GOP's real Boehner problem: DHS humiliation reveals Speaker's true problem

Bringing "real conservatives" into the leadership isn't the magic answer for GOP. It needs a smarter one

Published March 2, 2015 7:09PM (EST)

  (AP/J. Scott Applewhite)
(AP/J. Scott Applewhite)

Last Friday night the Republican Congress treated America to the dumpster fire set inevitably into motion the first instant that GOP leaders took seriously suggestions for a funding showdown over President Obama's immigration executive actions. The very moment that John Boehner, Mitch McConnell and their leadership teams decided to acknowledge this same old, consistently failed legislative tactic, they surrendered their agency and committed their party to Friday's mess, and whatever messes are to follow this week and beyond.

It did not take a seer to know that the debate over funding the Department of Homeland Security would play out like so: The House would pass a hard-right appropriations bill with riders overturning two of the president's signature programs, it would go nowhere in the Senate, McConnell would eventually cut his losses, and the House leadership would be jammed into an impossible corner of its own making.

There's plenty of shit for everyone's shoes here. How do you like your new no. 3 leadership position in the House, Rep. Steve Scalise? All the fun you could've imagined and more? Scalise's election as majority whip last summer was marketed as a means of giving Real Conservatives a "seat at the table," of establishing a far-right beachhead within the leadership. Now Scalise is just another RINO sellout failure, humbled, muttering about disagreements over tactics.

It was a particularly embarrassing defeat for Majority Whip Steve Scalise (R-La.), who won a leadership position last year in part because of the expectation that he could bring the House's most conservative members behind Boehner on key votes such as this one.

On "Fox News Sunday," Scalise faced pointed questions from host Chris Wallace about his failure to deliver the votes of "Freedom Caucus" Republicans to Boehner.

"You are the tea party favorite, if you will, who joined the leadership with the assurance that you were going to be able to bring more conservative members to back the leadership. You're also, as the House whip, the person who's supposed to count the votes," Wallace said. "You were defeated, and defeated basically by your own caucus — 52 Republicans. What happened?"

Scalise, who spoke Sunday morning before Boehner and McCarthy, also pointed to a divide on "tactics" rather than a more fundamental rift.

This line of thinking, that there is allegedly some more "conservative" tactical approach to leadership in these situations, is absolutely hilarious. That if Steve Scalise, representing the more conservative members, was put on the leadership, he could show John Boehner this mystical "conservative" tactic that has somehow eluded him for four years -- or that, even if he couldn't get Boehner to change his ways, Scalise would somehow be able to persuade the unpersuadable to obey.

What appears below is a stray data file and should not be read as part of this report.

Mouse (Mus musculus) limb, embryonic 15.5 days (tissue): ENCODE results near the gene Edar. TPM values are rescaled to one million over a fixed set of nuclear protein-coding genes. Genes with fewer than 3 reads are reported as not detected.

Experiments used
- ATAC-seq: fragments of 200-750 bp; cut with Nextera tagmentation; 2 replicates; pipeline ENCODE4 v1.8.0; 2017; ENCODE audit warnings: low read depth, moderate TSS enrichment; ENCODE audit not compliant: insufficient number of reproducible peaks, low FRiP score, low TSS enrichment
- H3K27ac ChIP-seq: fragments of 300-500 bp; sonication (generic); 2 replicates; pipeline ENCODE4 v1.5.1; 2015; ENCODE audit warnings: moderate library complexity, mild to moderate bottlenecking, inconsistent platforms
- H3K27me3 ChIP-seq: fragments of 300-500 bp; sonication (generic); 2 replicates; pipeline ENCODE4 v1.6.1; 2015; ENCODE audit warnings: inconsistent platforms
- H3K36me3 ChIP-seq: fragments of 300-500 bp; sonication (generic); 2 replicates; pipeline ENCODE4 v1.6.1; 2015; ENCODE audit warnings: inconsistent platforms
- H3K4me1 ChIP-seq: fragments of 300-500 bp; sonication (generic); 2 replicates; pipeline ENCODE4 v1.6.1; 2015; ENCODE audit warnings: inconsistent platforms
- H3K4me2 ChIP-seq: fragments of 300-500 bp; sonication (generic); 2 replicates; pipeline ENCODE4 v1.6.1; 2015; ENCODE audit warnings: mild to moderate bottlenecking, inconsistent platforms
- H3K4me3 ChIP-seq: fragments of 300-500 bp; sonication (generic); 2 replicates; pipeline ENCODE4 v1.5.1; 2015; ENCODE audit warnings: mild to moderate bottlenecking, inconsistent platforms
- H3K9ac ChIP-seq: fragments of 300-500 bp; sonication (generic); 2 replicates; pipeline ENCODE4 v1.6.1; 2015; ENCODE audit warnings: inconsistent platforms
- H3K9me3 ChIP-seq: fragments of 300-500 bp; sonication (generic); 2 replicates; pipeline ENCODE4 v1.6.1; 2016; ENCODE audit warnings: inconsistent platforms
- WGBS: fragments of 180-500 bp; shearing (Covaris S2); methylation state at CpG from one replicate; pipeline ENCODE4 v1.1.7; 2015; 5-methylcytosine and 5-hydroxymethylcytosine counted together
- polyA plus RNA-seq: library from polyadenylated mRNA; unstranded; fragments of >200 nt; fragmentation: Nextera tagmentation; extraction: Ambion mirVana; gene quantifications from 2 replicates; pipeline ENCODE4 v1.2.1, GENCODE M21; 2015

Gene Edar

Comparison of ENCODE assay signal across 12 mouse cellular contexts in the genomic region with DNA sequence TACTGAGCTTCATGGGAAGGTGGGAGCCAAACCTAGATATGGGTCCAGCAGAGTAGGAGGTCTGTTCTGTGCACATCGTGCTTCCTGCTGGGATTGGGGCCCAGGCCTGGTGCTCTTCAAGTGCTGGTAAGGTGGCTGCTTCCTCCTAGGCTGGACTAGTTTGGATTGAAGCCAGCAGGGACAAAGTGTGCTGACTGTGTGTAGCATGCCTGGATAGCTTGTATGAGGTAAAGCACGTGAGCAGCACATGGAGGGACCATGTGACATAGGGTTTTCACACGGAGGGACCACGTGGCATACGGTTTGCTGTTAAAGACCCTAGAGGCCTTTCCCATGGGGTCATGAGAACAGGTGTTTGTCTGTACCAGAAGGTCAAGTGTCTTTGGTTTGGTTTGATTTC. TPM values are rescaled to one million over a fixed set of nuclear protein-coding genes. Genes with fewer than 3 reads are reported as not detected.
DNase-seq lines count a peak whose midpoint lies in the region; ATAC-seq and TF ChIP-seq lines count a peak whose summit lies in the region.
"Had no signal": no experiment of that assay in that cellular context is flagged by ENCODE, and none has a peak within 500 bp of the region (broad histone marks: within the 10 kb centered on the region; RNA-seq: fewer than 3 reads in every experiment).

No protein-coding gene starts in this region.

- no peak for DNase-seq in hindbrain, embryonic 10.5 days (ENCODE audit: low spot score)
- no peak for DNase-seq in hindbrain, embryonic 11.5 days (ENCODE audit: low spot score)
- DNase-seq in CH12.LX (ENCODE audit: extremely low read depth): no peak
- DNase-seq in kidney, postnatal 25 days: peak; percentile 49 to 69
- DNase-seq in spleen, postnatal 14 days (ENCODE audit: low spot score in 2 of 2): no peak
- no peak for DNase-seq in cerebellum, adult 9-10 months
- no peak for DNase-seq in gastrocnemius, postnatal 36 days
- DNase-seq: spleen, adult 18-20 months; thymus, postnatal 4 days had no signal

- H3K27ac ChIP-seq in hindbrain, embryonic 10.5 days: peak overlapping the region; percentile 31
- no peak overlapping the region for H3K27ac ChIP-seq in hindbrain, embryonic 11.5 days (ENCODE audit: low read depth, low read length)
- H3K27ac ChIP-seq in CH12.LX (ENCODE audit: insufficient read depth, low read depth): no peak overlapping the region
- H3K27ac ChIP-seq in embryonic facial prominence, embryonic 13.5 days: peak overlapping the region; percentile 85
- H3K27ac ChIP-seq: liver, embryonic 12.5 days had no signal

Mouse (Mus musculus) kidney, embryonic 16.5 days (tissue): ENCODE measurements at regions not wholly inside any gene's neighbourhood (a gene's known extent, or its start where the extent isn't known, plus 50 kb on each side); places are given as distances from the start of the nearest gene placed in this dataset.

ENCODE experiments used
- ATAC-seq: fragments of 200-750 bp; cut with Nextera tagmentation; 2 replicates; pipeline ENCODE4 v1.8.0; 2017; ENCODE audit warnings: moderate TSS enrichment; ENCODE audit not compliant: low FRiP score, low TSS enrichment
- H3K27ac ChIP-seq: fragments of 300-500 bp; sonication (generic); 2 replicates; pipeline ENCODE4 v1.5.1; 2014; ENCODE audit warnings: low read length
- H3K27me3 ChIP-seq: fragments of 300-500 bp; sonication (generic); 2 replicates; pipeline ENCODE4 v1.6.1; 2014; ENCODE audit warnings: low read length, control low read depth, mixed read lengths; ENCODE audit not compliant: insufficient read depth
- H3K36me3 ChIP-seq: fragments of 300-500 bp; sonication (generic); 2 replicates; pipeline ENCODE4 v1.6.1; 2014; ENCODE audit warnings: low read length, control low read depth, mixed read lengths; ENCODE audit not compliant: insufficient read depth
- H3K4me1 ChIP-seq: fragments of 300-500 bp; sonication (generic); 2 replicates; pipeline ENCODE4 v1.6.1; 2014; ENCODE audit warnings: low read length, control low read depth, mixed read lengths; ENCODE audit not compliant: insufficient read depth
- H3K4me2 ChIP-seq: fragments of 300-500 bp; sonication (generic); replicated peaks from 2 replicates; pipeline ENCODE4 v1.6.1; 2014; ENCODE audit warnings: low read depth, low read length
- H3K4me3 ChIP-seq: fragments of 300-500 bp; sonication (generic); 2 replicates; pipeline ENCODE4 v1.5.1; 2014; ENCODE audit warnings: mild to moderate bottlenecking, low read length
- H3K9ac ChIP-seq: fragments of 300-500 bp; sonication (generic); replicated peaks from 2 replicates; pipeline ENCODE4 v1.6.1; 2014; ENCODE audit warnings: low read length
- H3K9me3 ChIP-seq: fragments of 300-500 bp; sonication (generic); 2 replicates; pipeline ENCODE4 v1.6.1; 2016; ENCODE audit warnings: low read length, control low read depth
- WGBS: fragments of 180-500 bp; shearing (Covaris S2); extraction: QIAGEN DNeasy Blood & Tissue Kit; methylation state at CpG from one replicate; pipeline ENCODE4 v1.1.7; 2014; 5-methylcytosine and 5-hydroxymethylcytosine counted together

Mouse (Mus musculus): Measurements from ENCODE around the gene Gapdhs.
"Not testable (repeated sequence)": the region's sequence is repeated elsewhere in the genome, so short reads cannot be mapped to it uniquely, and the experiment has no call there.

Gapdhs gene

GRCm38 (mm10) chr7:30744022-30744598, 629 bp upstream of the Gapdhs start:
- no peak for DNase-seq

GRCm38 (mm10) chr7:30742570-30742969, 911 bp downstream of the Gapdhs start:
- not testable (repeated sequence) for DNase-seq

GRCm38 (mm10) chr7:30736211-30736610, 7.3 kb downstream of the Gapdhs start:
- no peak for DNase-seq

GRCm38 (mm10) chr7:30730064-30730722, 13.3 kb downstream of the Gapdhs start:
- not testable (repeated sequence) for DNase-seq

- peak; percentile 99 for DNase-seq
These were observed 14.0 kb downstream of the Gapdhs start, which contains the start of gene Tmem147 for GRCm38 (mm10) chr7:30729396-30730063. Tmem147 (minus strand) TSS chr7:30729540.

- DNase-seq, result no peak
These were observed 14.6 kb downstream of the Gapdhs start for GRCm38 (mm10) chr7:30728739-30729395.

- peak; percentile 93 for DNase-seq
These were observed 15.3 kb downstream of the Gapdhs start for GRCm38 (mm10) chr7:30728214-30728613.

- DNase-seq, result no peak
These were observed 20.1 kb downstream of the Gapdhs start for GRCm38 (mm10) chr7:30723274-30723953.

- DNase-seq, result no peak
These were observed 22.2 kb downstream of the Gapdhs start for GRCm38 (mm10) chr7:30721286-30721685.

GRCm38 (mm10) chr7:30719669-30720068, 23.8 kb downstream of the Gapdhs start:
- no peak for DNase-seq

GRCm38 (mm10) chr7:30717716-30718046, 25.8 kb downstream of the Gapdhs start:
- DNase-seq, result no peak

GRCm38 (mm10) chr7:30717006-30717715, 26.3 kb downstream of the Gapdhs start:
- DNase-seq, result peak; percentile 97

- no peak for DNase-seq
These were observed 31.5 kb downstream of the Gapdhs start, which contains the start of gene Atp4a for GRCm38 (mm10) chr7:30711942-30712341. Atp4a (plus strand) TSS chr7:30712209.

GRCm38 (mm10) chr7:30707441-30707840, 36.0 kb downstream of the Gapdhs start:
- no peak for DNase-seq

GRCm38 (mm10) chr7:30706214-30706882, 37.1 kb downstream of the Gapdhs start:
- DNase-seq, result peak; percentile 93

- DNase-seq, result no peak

Here are the only two tactics available to the House leadership when it's jammed in funding situations like this: it can cave before funding expires and avoid a shutdown, or it can cave a couple of weeks after funding expires, once it's been blamed for a shutdown. Those are the only two options. The leadership's incentive is to avoid a shutdown, because government shutdowns are definitional demonstrations of failed leadership. The 50-odd members who reject the leadership's incentive is to hold the line into an indefinite shutdown, because their districts are safe Republican seats where the only threat on the horizon is that of a primary challenge from the right. Steve Scalise has no magical conservative pixie dust available to him that can change this dynamic.

And neither would that other mythical savior of ancient prophecy, The More Conservative Speaker. Last Friday's debacle has yet again set off whispers about replacing Boehner with a More Conservative Speaker. What would this figure be able to do that Boehner won't? Well, he would have a "spine," or something. It's completely unclear how a stiffer-spined speaker would help Republicans win government shutdowns. This More Conservative Speaker, perhaps a hologram of Ronald Reagan, would face the same two options: pre-shutdown cave or shutdown cave.

The House definitely needs a smarter Speaker. It has nothing to do with whether that person is moderate or conservative. Just someone who understands that it's better not to build expectations -- i.e., not to commit to achieving top ideological goals overnight through the appropriations process -- that can't be met. There should be a revolt against John Boehner, but not from the right flank: it should come from the members who are sick of Boehner committing to dead-end strategies.

By Jim Newell

Jim Newell covers politics and media for Salon.

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Barack Obama Congress Dhs Gop House Immigration John Boehner Rino Shutdown Steve Scalise The Right